Deputy P.M. de Veulle gave a most interesting talk in French on his recent visit to the Soviet Union in company with Mr. Frank Le Maistre and Mr. George ("d'la Forge") Le Feuvre.
Deputy de Veulle and his companions visited four cities, Leningrad, Moscow, Kiev and Odessa, and he spoke, in particular, of the beauty of the first city, with its splendid classical and baroque churches, palaces, and public buildings, all carefully restored after the appalling damage of the last war. The Summer Palace, Tsarskoe Selo, 25 kms. outside Leningrad, built to emulate Versailles and completely gutted during the war, has been rebuilt in every detail, including every fountain and gilded statue in the grounds.
The speaker had been startled by the evident respect that the Russians must have for their cultural heritage in that so much attention and priority had been given to this restoration work when there must have been so many calls for work of more apparent economic and social urgency.
Deputy de Veulle mentioned the 17-year sojourn in Petersburg of the eminent 18th-century Jersey scholar and divine Daniel Dumaresq, benefactor of our Public Library, who devised, at the request of the Empress Catherine, a complete system for the establishment of primary and secondary schools throughout her dominions.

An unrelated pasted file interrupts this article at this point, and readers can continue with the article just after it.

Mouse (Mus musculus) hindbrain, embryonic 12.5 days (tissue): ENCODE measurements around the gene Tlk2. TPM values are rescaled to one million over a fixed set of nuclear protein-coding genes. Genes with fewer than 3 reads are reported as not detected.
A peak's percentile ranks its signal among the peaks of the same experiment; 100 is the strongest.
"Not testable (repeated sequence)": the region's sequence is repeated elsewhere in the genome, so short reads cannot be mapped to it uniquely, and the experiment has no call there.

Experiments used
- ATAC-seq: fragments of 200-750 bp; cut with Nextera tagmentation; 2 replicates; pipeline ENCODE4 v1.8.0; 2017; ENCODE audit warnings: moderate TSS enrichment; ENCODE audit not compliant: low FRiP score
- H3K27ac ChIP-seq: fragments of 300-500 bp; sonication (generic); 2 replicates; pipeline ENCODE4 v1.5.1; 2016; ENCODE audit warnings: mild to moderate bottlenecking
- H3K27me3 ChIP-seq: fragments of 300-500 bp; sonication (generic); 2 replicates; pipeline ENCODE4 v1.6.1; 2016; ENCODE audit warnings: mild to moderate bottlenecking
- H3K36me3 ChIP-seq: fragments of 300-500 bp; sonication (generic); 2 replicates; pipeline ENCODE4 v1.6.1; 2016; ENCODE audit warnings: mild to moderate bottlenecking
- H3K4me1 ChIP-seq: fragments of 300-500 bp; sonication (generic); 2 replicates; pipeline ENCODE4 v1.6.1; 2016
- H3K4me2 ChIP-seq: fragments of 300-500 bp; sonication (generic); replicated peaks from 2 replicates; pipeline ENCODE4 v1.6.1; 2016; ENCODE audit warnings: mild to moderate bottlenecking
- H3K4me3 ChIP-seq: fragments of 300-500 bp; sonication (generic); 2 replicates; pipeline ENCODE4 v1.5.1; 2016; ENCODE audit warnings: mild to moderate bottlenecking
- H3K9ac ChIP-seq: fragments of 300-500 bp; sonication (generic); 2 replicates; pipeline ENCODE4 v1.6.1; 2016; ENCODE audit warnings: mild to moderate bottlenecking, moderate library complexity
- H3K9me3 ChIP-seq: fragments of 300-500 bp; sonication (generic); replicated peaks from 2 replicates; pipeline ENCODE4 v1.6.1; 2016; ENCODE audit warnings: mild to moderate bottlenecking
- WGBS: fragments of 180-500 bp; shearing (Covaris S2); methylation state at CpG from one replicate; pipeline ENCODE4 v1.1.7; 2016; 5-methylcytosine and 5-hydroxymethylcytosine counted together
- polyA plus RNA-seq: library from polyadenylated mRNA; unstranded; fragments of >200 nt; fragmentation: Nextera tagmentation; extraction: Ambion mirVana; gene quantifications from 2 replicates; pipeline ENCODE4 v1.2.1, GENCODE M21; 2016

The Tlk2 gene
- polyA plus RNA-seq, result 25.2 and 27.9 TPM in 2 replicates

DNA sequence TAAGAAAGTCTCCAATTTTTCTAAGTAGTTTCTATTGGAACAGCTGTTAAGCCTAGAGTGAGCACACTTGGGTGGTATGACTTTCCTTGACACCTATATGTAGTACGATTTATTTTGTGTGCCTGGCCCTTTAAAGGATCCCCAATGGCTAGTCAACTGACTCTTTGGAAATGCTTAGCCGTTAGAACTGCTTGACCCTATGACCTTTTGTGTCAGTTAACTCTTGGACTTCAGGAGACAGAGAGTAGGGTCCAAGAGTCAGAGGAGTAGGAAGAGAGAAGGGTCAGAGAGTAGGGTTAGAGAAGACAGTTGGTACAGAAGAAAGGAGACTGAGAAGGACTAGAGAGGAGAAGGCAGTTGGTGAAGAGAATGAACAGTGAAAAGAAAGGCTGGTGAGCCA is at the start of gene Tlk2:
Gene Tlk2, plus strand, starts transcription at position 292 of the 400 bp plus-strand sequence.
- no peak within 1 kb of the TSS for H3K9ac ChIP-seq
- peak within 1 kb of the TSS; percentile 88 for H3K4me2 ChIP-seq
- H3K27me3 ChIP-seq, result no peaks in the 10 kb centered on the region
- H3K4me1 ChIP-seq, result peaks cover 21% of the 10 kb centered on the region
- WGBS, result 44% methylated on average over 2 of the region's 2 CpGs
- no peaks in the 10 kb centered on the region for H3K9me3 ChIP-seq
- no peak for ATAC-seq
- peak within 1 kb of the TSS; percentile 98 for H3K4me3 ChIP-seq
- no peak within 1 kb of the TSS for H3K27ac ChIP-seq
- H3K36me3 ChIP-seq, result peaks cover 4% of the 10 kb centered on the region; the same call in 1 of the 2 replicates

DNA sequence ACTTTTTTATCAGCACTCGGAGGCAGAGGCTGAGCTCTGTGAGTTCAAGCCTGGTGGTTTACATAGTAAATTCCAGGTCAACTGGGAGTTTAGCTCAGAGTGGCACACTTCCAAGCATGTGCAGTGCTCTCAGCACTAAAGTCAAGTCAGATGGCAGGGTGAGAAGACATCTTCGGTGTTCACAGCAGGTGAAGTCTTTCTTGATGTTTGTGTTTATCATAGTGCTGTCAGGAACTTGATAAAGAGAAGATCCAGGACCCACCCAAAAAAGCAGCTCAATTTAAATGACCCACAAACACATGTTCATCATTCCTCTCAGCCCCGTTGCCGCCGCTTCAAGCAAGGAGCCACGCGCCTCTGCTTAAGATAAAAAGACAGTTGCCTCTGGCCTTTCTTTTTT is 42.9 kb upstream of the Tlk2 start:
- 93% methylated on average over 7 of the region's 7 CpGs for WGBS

The audience was then taken on a visual tour of Moscow, where, as in Leningrad, all the old churches and monasteries and palaces have been superbly restored and maintained. Seen were many buildings in the vast complex of the Kremlin, where any eavesdropping secret policemen might well have been confused by the three tourists conversing in voluble Jersey Norman-French!
Kiev, in some ways, had seemed individually more prosperous than the other two cities, with much more motor traffic, for example, and completely rebuilt after its double destruction in the last war, once in 1941 as the Germans advanced, and again in 1943-4 as they retreated.
Odessa, similarly, with its famous steps leading to the waterfront, had greatly impressed the tourists.
Deputy de Veulle stressed the language difficulties for anyone not speaking Russian and urged those contemplating a visit to the Soviet Union to do so through a reputable travel organization. Apart from the trouble the individual tourist might have in making his needs understood, organized groups of foreign tourists generally have queueing priority as well as access to places which might otherwise be difficult to visit, such as the very large collective farm which they had seen in the Ukraine.
Jersey Evening Post 18/11/1971